, attached to 2015-08-14

Review by turtledb

turtledb An Audience With The Raleigh Llama
by Dwayne Boyd

August 14th 2015 marked the 18th anniversary of the now infamous Darien Lake show featuring Ken Kesey and the Merry Pranksters. On my most recent Phishing trip to Walnut Creek, NC, I kept an open mind and the belief that anything can happen. Summer 2015 has been full of surprises, bust-outs, and tight playing by Phish.

Friday was an example of Phish having some serious fun. The “Llama” opener was slowed down and played as a funky jam. Elements of this song seemed reminiscent of Blondie’s 80’s hit “Rapture.” This was a new spin on a tune that is usually played as fast as possible.

“Chalk Dust Torture” was a straight forward rocker. It lifted the tempo and got fans jumping.

More Phish flavored funk was delivered during “Moma Dance;” It is a sultry groove.

“Yarmouth Road” had a definite Reggae feel as fans under the pavilion swayed and bounced.

The “Tube” that came after was well played; it got the blood pumping. It had the potential to break things wide open. Instead, we, the fans were taken to the very edge.

The band opted to move into “Bouncing Around the Room” next. Fans under the shed, around me, were pogoing up and down.
“Maze” was a heavy rocking version. Phish climbed the hill, before leveling out and slowing things down a bit.

“Waiting All Night” from Fuego was atmospheric.

Page stepped out from his “Chairman of the Boards” position and sang “Lawn Boy” for the phaithful. During this particular offering, he gave multiple nods to “Bassman, Mr. Michael Gordon.”

“Devotion to a Dream,” is a song that resonates personally with me right now. My connection with this band runs deep. It’s is uncanny how they provide a soundtrack for current events in my life.

This trip from Massachusetts to Raleigh and back is part of my healing process.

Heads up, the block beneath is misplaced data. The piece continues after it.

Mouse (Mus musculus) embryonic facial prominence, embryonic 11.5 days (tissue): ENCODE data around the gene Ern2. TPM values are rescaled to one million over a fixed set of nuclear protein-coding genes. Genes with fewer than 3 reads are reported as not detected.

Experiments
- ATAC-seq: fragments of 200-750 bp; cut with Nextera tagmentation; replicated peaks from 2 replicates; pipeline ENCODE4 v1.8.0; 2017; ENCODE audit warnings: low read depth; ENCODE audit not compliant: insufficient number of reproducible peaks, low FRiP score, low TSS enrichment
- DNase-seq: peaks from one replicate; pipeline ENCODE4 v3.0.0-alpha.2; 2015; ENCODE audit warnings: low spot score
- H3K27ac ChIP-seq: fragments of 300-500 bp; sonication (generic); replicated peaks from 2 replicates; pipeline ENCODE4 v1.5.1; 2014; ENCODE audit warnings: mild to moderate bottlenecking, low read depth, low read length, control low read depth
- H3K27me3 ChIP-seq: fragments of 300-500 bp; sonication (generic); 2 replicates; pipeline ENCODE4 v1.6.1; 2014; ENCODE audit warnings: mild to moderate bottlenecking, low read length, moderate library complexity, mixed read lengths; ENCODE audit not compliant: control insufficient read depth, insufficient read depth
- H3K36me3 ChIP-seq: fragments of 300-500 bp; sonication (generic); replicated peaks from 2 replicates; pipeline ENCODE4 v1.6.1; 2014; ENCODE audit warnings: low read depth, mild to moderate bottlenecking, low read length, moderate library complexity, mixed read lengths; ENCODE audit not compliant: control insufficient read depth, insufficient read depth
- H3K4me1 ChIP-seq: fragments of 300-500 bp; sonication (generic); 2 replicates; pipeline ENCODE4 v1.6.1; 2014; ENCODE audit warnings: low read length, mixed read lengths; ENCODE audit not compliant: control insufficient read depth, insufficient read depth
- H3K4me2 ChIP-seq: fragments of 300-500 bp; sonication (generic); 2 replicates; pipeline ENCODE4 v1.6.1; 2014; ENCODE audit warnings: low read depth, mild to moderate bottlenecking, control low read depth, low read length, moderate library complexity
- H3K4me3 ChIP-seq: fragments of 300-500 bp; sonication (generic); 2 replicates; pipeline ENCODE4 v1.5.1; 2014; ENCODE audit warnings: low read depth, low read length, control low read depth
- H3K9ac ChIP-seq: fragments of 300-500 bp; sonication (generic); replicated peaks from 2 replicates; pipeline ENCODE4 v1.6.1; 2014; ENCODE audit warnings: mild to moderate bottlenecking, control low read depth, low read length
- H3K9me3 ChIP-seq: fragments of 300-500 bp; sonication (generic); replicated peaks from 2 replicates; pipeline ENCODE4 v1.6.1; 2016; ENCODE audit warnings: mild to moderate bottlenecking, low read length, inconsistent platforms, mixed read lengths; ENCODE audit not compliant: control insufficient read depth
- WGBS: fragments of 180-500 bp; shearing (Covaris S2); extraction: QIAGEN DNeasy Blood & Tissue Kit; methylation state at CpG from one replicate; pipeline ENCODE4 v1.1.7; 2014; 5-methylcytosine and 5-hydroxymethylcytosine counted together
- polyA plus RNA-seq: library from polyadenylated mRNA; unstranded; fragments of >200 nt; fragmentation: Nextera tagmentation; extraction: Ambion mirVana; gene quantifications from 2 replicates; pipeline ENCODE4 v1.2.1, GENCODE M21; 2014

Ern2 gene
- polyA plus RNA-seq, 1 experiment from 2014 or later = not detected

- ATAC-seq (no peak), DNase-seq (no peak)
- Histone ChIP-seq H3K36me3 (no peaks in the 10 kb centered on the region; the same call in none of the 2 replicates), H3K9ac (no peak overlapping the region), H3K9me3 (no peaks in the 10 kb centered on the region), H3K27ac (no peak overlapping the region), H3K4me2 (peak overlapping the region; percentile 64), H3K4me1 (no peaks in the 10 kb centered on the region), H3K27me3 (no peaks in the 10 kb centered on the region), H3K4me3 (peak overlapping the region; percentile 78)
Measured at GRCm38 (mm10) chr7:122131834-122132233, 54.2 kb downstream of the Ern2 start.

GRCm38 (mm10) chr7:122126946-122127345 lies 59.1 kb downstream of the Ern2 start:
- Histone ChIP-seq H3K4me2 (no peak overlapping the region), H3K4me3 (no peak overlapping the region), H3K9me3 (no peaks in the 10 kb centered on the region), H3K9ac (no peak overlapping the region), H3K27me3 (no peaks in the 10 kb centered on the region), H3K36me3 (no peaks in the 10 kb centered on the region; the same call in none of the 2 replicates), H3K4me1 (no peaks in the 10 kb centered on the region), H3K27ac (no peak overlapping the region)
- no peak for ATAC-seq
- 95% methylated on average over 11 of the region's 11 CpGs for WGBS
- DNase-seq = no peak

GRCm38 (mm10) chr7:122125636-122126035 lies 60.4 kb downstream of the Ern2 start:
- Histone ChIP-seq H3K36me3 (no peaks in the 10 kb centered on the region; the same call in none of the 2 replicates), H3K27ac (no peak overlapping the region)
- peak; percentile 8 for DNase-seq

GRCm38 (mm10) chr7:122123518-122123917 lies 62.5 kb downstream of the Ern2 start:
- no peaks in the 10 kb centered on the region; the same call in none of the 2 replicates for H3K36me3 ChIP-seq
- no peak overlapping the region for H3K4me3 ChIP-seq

Phish brought the funk back with a laid back but still groovy take on “Wolfman’s Brother.”

This was followed by one of Len Fishman’s personal favorites, “Suzy Greenberg.” This rendition did not disappoint. It was an appropriate closer for set one. Jon attempts to share his feeling about neurologists and tries to say that his name is, “Max.”

The second frame of this show began with “The Wedge.” It’s a rhythmically interesting song that always tends to transport me to an earlier time in phishstory.

“Golden Age” is a cover originally performed by T.V. on the Radio showcased some sonic exploration by The Phish from VT. The tune seemed to open a portal in the set.

A seemingly playful version of “Reba” followed.

What transpired next, I was not prepared for in any way. When “Mike’s Song” began, I was all for some “sharin’ in the groove.” Nonetheless, those in attendance got more than we bargained for. I expected a Mike’s suite of Mike’s > Hydrogen>Weekapaug.

“Ghost” appeared instead. It was a like a welcome, funky friend.

This song was followed by the gift of Led Zeppelin’s “No Quarter.” It was delivered with just the right amount of scary. Page’s vocals and haunting keyboard work were similar to the version in The Song Remains The Same. Seeing this tune played by Phish is a highlight in my personal touring career.

“Weekapaug Groove” dropped into the final slot of this musical movement. It’s a sold version that holds its own. It continues the vibe of the evening. Trey even drops some “No Quarter” teases to remind those who may have missed it.

If things were not already Phishy enough, “First Tube” brought the energy. The second set was closed with some punctuation.

The two song encore started off sweet with “Farmhouse.” The night ended with a nod to Hendrix. A blazing “Fire” almost sent me over the rail.


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